Consider real polynomials on the interval $I=[-1,1]$. It is easy to see that the smallest degree for a non-negative polynomial with given zeros $x_1,\dots,x_s\in I^\circ$ is $n=2s$ (e.g. $P(x) = \prod_{i=1}^s (x-x_i)^2$ works).

My question is:

What is the smallest degree for a polynomial such that it is bounded by $\pm 1$ on $I$ and attains the value $1$ on a set $x_1^+,\dots,x_s^+$ and the value $-1$ on a set $x_1^-,\dots,x_r^-$?

Background: I know that the fact about nonnegative polynomials with presribed zeros can be generalized to "generalized polynomials" built from Tchebycheff-systems (due to a theorem by Krein). I would love to see a similar theorem on bounded generalized polynomials which attain the bounds at prescribed points.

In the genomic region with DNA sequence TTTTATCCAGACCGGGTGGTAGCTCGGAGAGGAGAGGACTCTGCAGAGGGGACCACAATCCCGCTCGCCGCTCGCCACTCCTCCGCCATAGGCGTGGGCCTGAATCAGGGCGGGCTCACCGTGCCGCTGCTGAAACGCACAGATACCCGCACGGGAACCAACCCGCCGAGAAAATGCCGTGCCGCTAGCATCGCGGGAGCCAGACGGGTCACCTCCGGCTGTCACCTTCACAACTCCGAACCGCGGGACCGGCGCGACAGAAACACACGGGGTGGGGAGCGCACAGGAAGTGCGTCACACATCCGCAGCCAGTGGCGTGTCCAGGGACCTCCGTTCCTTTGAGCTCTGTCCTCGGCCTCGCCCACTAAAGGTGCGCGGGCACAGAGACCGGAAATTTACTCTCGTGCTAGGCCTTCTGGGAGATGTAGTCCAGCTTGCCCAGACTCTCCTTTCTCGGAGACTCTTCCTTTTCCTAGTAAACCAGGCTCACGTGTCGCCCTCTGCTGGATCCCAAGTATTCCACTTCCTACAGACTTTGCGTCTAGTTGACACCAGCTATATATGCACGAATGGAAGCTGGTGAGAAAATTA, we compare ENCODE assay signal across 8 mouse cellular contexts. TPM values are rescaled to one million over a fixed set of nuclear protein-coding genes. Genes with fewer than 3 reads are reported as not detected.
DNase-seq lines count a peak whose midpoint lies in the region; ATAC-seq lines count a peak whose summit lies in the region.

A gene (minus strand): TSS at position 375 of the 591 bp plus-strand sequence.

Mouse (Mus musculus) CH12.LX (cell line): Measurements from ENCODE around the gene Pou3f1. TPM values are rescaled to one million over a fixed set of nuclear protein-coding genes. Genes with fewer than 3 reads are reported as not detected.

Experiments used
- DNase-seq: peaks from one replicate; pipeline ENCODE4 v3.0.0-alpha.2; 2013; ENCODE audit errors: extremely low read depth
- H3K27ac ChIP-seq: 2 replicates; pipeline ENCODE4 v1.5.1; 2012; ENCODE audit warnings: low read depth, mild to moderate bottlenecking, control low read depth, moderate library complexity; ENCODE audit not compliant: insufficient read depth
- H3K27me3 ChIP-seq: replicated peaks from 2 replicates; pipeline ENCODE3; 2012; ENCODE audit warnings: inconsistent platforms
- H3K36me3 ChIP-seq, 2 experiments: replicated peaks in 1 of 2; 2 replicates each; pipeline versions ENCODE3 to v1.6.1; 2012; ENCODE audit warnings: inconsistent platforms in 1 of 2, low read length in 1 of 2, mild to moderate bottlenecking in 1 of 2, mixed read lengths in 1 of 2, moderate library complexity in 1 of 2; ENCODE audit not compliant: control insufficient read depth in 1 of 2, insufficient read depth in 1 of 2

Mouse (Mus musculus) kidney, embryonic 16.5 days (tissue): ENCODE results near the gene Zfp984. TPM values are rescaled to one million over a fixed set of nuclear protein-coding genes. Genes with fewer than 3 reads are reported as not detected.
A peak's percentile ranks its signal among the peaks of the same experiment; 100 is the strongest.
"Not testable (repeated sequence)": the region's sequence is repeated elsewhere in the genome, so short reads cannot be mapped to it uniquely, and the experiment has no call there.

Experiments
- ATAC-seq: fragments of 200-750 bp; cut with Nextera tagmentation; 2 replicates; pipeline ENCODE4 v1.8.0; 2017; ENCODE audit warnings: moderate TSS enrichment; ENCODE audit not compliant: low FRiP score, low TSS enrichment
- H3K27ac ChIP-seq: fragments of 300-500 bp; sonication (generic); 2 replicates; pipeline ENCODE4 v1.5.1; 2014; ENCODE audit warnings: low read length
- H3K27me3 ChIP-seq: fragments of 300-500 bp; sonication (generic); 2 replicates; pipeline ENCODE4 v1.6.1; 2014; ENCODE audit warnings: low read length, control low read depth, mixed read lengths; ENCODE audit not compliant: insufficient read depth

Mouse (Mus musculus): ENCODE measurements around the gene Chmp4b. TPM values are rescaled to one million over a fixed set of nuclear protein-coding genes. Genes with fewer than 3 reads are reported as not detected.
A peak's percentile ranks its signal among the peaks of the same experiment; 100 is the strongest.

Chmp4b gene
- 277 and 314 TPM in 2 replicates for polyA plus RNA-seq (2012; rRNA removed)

**Edit:** In this question I leanerd from the answer of Gjergji Zaimi that there are bounds on the degree of *increasing* interpolating polyomials. How does the bounds change for monotone interpolation are described above? Are there (algebraical or numerical) methods to calculate the polynomial?

It seems to me that monotone interpolating polynomials are not treated in the current literature and are not subject of current research. Is that right, and if so is there a special reason for that?